In general, for use in lighthouses and for the illumination of airflelds, roadways, and the like, an exactly or very nearly horizontal beam, i. e. one in which the rays are parallel or practically so, will be preferable, as thereby a more concentrated beam will be obtained, and the outline of the casing or bulb Will be shaped accordingly to produce the requisite Water lens effect.
In both of the -constructions of Figs. 1 and 2, it will be observed, at least part of the respective casings are designed and positioned so as to direct a beam of more or less predetermined shape and direction into the atmosphere above or surrounding a body of liquid such as water forming a water lens with the respective shaped portion of the casing. In this respect the structure and function of the projectors descrlbed herein difier from the illuminating device for swimming pools .and thelzike deseribedand snecificallyvclaimfl in my above-mnfioned Vpatent application.
The water supply ;line to the snravnozzle in ;Eis- 1 :is advantageousl'y inclinedto the horizontal to avoid producing .ashadowona 'while in the constructionV .of Rig- ;2 the thermo-.sinhonic tir.- culation can, ofcourse, he replaced .by forced .circulation by means .of .a pump, especially :the case .of large, hiehrpoweredunits- Theoasine or bulb which -fortnsthe water lens is best constructed as a body. of revolution, although this is mt essential 'where the horizontal spread of the emitted beam is less thanid These parts are preferably made of well-annealed glass, although other transparent material, oolored or not, may be used.
It will be `understood that, as described more fully 'in my aforementioned patent, the sides ,of the casing in Fig. 1 are so shaped' that the rays passing into the surrounding body of water in the well have a maximum angularity with reference to the horizontal plane that substantially no laterally directed light rays from the projector emerge from the surface of the well, so that no rays reach the eyes of spectators about the fountain, and the source of the illumination thereby remains concealed.
1. The combination with a fountain structure comprisng a well and means for forming a Waterspray above the surface of the well, of a projector for illuminating the spray and the collected water in the well, comprising a transparent casing adapted to be supported in the wall of the fountain below the surface of the water, and a source of light within the casing, the sides of the casing being so curved as to shape the body of water about the same into the form of an arcuate lens which directs the rays into the body of water in asubstantially horizontal direction, the upper portion of the casing being likewise curved to direct the rays upwardly into the spray and out of the line of sight of spectators about the fountain, whereby the source of illumination remains concealed.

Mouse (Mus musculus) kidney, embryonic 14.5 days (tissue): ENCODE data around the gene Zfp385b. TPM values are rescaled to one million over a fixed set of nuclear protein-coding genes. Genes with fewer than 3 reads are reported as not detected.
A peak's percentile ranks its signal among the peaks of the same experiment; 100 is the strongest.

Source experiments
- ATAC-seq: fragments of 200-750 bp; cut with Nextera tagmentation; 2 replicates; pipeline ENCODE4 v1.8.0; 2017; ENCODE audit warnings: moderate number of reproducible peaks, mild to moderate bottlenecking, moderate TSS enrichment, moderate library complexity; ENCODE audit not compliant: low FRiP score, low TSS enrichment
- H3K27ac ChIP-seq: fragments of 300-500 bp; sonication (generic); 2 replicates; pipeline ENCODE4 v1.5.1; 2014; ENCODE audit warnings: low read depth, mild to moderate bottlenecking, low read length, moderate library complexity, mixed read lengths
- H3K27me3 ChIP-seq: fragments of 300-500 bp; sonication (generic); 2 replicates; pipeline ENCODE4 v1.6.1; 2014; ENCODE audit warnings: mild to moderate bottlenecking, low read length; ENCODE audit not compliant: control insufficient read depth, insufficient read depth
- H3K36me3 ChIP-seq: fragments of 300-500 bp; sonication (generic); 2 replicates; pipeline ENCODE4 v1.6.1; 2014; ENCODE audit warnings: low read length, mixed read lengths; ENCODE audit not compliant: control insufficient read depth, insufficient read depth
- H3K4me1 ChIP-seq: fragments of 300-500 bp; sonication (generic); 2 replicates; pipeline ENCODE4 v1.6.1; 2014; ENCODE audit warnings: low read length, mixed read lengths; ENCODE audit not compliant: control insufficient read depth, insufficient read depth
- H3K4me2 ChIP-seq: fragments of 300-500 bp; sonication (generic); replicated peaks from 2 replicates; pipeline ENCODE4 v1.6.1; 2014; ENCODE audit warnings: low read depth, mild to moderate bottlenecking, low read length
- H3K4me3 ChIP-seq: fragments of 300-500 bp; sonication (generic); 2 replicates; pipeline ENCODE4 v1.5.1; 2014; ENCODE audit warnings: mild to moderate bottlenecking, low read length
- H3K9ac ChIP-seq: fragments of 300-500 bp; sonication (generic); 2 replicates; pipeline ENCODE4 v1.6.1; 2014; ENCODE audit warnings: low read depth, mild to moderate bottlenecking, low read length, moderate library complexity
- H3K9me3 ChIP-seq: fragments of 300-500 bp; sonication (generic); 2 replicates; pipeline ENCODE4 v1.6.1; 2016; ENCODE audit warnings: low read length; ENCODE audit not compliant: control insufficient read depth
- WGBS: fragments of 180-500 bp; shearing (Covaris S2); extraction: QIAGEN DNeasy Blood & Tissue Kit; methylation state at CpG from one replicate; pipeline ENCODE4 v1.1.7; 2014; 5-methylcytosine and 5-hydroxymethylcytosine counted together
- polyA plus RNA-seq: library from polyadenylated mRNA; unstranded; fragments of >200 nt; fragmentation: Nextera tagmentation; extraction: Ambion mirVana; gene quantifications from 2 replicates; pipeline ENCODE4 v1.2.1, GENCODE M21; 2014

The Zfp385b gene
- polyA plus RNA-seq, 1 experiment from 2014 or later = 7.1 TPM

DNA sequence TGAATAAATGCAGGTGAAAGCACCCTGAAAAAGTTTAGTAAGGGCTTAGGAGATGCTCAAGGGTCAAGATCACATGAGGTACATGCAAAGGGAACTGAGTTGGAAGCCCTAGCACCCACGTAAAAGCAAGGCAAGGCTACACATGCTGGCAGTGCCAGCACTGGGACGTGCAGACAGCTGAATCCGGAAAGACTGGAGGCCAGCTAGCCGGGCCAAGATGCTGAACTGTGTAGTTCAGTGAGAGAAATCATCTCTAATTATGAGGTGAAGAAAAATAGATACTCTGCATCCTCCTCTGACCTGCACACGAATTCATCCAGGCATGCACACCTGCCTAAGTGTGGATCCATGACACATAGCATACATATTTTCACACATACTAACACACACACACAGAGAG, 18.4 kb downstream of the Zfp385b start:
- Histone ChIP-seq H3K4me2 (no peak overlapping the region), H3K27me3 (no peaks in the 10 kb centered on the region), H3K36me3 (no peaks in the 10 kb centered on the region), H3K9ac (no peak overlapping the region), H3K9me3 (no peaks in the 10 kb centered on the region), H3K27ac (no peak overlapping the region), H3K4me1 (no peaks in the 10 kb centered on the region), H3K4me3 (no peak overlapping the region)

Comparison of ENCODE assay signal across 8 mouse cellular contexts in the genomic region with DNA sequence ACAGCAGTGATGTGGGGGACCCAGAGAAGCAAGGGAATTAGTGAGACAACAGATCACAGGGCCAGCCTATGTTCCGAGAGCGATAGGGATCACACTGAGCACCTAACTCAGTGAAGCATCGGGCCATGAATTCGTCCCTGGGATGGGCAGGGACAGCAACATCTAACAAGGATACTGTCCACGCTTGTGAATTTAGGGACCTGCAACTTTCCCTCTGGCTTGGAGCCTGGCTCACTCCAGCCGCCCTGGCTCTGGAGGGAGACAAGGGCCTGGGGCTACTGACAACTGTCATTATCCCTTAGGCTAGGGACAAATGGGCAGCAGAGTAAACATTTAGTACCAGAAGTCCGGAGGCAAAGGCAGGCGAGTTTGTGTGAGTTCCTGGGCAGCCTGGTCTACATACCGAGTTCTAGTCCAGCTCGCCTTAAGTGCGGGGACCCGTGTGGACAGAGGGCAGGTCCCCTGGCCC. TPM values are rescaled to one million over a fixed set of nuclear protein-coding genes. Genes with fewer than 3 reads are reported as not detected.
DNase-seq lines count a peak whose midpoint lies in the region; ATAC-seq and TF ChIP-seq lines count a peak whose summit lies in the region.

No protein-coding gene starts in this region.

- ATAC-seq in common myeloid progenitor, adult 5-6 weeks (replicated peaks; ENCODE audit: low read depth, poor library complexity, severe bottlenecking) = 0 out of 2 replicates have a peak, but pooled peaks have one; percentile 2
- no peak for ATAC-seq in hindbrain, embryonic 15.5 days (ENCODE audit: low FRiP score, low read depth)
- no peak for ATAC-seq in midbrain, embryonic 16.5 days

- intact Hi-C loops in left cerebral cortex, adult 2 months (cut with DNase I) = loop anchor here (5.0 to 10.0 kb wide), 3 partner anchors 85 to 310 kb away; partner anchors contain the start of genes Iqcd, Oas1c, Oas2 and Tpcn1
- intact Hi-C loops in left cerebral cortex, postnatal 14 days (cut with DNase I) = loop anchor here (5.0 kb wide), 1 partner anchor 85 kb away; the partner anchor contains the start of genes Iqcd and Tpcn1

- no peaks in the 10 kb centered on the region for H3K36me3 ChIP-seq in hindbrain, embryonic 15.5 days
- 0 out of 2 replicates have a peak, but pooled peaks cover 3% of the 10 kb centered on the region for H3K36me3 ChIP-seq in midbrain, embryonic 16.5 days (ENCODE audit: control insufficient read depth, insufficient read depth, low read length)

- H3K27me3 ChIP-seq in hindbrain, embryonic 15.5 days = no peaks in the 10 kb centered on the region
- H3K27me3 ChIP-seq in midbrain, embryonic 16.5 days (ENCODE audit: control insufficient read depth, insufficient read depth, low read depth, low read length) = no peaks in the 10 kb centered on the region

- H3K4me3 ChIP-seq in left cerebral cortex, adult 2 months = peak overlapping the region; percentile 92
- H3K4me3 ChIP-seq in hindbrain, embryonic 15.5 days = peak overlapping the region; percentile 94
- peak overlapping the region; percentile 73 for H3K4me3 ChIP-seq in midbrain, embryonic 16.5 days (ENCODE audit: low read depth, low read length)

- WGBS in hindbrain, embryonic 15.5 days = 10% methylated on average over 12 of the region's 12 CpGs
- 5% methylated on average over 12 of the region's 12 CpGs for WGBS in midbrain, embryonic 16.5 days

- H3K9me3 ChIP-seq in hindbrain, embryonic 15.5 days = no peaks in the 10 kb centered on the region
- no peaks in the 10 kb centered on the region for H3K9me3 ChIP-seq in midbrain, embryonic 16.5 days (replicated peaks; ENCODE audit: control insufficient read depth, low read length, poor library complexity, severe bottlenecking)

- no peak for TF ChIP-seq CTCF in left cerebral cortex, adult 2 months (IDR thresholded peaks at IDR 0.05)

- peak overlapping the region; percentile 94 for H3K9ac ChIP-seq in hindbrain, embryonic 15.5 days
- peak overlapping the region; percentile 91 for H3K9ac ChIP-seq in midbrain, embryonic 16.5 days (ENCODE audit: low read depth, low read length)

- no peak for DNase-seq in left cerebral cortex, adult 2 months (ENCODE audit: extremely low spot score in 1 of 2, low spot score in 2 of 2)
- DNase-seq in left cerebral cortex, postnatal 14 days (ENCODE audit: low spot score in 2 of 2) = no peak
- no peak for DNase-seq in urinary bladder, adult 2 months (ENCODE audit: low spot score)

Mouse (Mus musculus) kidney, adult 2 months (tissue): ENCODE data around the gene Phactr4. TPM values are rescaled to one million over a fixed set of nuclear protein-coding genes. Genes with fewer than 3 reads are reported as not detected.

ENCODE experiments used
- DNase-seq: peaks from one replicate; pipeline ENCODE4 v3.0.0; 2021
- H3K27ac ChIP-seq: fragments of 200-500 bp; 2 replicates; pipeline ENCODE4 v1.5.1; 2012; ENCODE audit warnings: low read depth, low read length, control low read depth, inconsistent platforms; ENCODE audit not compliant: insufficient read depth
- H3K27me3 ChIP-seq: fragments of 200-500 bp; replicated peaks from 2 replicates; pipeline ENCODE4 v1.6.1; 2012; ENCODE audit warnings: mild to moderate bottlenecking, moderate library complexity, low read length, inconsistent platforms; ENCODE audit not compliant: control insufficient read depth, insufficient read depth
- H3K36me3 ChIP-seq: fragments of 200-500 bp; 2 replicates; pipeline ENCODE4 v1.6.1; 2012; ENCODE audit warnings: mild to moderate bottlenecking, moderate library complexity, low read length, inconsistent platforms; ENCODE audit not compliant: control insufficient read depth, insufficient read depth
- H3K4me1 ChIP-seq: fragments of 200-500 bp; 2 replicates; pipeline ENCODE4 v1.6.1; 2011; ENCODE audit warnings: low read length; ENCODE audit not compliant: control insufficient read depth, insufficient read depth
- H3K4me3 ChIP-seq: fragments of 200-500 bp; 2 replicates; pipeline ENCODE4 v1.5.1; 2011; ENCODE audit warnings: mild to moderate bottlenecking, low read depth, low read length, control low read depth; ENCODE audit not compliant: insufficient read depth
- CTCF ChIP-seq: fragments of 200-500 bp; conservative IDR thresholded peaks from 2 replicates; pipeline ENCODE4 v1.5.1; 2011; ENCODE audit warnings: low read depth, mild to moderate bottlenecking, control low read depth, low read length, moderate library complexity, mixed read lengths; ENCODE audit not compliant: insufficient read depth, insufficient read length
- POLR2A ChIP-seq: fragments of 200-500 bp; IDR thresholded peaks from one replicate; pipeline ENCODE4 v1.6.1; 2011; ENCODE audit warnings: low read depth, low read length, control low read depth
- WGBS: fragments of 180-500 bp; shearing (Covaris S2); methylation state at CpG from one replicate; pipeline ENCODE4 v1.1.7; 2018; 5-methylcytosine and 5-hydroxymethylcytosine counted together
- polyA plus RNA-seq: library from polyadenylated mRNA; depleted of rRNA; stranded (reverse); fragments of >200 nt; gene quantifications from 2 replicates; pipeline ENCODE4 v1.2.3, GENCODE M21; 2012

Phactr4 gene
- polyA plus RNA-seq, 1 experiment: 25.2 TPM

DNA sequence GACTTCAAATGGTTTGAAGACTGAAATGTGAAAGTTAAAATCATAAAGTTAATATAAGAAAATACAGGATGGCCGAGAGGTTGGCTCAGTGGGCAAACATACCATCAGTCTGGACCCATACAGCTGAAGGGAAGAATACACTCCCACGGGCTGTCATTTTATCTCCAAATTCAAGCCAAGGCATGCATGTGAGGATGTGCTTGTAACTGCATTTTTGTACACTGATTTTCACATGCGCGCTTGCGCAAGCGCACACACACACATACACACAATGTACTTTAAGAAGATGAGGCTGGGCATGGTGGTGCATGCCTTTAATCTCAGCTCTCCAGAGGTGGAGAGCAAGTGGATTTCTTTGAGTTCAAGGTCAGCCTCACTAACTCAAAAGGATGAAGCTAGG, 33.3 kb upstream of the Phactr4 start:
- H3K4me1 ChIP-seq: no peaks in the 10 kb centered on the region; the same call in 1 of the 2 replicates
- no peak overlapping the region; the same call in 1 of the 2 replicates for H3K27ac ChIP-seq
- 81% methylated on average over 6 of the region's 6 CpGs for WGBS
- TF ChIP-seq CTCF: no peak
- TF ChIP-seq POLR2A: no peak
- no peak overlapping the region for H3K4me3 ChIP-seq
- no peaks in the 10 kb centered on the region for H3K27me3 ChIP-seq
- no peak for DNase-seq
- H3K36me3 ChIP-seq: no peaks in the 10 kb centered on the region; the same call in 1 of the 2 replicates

2. A projector as set forth in claim 1, including shades at the upper and lower edges of the casing for preventing the emission of uncontrolled rays either into the atmosphere or against surfaces in the vicinity of the projector.
3. The combination with a fountain structure comprising a well and means for forming a waterspray above the surface of the well, said fountain having a nozzle above the well for producing the spray, of apparatus for illuminating the water in the well and in the spray of the fountain while concealing the source of light, comprising a projector located in the well beneath the nozzle, means for supporting the projector within the well and below the surface of the water therein, said projector including a transparent outer caslng open at its bottom end, a socket for a lamp bulb within the casing, means for securing the open end of the casing to the support in watertight manner, the side portions of the casing being of curved Outline to form with the surrounding body of water an arcuate water lens of such configuration that light rays emanating from the bulb are directed through a horizontal arc into the water in an approximately parallel horizontal beam, whereby substantially no light rays from the projector emerge from the surface of the pool, and the top of the casing being likewise shaped to produce a water lens effect with the contiguous body of water to direct light from the 7 bulb along a beam of predetermined'fo'ni galinst the water spray from the' nozzle. 1
4. Apparatus as set forth in claim 3 including 'shields arranged to prevent the emergence of REFERENCES CITED The following references are of record in the file of this patent:
Number Number 58 lUNITED STATES PATENTS w Name' Date Berger et al. Dec. 22, 1891 Eldridge Sept. 27, 1892 Hollnagel June 25, 1929 vBoe'rstler Jan. 27, 1931 Rothen Feb. 10, 1931 Profiatt Jan. 5, 1932 Lorenz Jan. 31, 1933 Wheat Sept. 11,'1934 FOREIGN PATENTS i Country Date Germany Feb. 5, 1926 Germany 1980 France 1929 France Feb. 24, 1936